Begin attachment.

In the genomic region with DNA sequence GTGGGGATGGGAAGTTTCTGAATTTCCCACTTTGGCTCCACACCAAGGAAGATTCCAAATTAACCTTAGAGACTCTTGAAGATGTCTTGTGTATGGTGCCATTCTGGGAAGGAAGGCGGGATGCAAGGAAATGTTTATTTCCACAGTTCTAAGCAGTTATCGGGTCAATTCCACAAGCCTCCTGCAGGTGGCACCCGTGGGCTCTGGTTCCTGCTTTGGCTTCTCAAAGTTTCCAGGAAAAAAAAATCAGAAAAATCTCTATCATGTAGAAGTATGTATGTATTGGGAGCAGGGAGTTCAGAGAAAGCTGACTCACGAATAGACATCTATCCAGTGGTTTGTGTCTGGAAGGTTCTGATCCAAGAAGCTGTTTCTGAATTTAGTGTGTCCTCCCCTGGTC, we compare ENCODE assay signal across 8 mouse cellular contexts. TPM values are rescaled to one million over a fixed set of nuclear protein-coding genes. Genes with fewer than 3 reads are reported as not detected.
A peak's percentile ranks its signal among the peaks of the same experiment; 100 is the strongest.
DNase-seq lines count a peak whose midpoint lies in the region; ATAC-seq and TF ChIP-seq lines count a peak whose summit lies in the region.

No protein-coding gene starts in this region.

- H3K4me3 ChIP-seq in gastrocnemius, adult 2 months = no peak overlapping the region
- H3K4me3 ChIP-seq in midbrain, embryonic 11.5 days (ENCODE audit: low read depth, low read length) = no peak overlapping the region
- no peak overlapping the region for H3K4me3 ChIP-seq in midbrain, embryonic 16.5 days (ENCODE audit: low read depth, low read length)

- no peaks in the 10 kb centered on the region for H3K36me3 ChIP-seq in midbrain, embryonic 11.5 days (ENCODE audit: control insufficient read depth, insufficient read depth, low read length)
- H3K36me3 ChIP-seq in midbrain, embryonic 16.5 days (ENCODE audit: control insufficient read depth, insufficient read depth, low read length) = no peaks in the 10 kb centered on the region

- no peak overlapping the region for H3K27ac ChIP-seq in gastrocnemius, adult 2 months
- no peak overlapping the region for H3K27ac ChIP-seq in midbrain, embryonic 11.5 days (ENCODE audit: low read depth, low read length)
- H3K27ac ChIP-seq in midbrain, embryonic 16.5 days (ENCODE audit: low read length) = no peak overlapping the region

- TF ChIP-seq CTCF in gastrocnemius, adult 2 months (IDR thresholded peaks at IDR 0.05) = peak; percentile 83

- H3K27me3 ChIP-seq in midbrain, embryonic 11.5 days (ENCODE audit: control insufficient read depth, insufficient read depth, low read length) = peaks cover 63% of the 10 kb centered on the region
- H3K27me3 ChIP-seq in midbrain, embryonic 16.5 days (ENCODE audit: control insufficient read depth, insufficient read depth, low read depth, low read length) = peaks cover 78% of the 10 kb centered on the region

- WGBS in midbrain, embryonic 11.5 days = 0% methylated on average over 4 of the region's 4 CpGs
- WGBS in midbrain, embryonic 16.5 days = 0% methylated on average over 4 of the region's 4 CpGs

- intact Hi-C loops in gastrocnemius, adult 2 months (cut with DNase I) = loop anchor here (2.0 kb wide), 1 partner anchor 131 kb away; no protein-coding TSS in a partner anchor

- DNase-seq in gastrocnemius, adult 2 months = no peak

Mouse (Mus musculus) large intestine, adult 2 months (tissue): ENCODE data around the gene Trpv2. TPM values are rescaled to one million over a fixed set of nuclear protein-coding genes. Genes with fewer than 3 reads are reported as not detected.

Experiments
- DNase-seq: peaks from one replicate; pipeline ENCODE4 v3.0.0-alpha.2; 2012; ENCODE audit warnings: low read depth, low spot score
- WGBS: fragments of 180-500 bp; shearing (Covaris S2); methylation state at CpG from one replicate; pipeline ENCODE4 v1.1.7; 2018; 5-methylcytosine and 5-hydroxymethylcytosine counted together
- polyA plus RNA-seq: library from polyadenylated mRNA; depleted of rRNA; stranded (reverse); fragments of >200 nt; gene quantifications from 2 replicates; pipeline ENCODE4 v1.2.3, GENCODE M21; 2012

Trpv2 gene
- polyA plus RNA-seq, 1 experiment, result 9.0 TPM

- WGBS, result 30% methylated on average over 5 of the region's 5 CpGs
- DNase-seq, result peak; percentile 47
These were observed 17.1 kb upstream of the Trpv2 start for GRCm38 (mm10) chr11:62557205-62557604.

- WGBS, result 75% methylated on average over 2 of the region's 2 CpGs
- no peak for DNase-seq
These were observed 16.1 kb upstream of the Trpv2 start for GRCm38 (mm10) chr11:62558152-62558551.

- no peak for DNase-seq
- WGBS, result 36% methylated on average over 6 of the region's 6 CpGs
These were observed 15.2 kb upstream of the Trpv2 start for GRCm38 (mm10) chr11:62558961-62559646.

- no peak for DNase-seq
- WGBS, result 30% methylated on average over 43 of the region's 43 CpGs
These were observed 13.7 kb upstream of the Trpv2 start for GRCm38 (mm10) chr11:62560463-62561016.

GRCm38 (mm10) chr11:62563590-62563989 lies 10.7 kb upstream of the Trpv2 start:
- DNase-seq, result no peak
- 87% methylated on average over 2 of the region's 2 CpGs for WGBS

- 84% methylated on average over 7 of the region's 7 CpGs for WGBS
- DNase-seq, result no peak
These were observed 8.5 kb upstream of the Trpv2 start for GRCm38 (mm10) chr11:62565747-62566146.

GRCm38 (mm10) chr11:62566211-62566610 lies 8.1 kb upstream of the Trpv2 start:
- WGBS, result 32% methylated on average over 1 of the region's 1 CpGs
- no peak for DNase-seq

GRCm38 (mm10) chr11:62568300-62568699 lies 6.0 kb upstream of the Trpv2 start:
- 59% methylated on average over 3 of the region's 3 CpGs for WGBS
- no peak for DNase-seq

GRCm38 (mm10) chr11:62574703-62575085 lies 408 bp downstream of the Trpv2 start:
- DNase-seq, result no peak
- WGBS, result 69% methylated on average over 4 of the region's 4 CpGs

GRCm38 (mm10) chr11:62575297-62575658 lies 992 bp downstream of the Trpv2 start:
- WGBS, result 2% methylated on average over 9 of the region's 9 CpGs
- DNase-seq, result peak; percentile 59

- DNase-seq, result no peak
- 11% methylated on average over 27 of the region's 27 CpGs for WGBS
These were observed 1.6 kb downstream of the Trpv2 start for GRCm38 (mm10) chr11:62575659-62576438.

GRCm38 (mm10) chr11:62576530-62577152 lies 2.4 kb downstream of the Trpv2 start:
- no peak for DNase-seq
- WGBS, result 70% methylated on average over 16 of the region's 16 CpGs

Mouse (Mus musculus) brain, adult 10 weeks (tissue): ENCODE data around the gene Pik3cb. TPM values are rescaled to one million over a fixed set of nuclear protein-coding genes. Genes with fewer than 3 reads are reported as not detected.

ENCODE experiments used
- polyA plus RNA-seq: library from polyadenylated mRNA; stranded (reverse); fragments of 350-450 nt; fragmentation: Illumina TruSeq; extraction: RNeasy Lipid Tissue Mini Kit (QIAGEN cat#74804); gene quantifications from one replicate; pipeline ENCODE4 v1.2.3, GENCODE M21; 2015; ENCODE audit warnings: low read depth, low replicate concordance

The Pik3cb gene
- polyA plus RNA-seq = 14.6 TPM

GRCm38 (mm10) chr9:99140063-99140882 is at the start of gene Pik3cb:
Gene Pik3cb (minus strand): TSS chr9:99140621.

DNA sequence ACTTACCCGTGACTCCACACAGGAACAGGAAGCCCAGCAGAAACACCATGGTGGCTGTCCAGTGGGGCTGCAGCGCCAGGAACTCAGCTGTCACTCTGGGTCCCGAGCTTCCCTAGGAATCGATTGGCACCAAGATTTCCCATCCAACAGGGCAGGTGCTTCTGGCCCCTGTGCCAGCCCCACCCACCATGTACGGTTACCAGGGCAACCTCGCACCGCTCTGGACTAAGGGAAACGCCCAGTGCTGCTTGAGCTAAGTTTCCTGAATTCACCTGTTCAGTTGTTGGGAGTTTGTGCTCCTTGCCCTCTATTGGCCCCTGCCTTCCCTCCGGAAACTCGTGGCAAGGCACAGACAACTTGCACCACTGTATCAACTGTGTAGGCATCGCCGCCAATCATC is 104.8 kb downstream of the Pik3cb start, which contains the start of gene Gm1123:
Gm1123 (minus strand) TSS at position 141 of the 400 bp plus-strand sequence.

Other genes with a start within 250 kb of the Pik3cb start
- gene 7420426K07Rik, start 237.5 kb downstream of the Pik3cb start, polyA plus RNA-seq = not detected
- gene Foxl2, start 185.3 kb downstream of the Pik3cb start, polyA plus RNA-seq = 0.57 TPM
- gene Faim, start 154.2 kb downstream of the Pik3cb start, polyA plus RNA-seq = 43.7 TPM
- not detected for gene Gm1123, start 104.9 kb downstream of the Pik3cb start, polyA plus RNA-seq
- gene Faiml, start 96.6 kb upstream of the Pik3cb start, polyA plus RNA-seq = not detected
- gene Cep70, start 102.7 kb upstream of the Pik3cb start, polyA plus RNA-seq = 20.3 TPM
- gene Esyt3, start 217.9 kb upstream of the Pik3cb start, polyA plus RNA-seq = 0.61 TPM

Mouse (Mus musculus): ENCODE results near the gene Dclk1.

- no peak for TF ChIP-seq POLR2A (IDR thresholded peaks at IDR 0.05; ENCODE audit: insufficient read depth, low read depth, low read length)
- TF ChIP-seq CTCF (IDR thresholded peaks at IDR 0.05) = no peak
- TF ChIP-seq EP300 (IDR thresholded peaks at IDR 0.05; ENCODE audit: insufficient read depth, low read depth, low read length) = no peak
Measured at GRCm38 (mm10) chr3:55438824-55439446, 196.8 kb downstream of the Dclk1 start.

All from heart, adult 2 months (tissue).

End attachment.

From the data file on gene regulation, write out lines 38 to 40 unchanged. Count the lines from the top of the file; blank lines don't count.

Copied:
These were observed 13.7 kb upstream of the Trpv2 start for GRCm38 (mm10) chr11:62560463-62561016.

GRCm38 (mm10) chr11:62563590-62563989 lies 10.7 kb upstream of the Trpv2 start:
- DNase-seq, result no peak